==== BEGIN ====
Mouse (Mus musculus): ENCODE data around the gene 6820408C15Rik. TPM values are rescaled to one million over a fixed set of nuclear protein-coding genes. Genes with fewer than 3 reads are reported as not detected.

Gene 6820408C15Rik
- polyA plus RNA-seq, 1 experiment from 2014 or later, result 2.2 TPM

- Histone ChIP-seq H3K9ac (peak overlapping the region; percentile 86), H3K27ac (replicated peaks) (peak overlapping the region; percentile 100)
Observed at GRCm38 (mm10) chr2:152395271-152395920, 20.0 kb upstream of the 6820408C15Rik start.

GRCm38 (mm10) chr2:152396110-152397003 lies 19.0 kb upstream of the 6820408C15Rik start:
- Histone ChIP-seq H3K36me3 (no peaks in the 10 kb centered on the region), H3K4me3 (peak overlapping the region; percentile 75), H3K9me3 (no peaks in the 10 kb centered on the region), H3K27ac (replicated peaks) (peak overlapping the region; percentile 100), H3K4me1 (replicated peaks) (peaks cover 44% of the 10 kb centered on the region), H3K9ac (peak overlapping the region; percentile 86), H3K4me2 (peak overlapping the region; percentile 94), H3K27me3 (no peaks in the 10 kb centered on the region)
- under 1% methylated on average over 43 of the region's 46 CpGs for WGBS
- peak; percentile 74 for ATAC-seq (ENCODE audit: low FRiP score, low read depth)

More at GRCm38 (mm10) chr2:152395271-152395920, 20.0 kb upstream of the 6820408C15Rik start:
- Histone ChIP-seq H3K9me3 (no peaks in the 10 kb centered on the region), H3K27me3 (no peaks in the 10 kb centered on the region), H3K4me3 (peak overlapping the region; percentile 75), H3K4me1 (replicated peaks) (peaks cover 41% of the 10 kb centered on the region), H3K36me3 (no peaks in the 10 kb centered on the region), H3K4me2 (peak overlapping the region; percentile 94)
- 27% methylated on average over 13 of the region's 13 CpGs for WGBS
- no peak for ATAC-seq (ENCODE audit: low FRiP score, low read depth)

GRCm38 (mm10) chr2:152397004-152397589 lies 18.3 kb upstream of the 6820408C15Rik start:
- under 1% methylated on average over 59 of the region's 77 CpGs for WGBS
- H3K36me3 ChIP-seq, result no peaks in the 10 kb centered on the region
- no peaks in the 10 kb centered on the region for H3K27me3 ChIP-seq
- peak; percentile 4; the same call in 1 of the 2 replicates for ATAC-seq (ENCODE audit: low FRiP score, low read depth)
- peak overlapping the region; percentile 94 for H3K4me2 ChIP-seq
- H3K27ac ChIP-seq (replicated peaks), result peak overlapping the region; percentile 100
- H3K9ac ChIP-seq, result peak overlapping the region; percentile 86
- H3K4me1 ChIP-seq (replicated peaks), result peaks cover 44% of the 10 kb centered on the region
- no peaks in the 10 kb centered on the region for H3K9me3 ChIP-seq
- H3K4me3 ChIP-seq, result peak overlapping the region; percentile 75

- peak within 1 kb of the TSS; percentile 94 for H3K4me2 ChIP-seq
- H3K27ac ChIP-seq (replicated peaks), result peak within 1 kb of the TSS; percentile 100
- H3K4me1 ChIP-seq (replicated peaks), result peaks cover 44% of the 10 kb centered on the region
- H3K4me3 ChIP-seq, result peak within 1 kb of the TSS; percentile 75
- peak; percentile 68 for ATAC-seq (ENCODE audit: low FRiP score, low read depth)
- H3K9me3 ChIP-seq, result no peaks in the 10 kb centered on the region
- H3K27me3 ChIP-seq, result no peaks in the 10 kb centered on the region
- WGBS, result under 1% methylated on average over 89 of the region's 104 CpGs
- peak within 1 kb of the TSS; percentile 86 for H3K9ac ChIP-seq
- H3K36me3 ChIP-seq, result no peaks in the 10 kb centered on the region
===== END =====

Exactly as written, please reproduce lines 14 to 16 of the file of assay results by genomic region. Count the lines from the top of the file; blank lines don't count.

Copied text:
GRCm38 (mm10) chr2:152397004-152397589 lies 18.3 kb upstream of the 6820408C15Rik start:
- under 1% methylated on average over 59 of the region's 77 CpGs for WGBS
- H3K36me3 ChIP-seq, result no peaks in the 10 kb centered on the region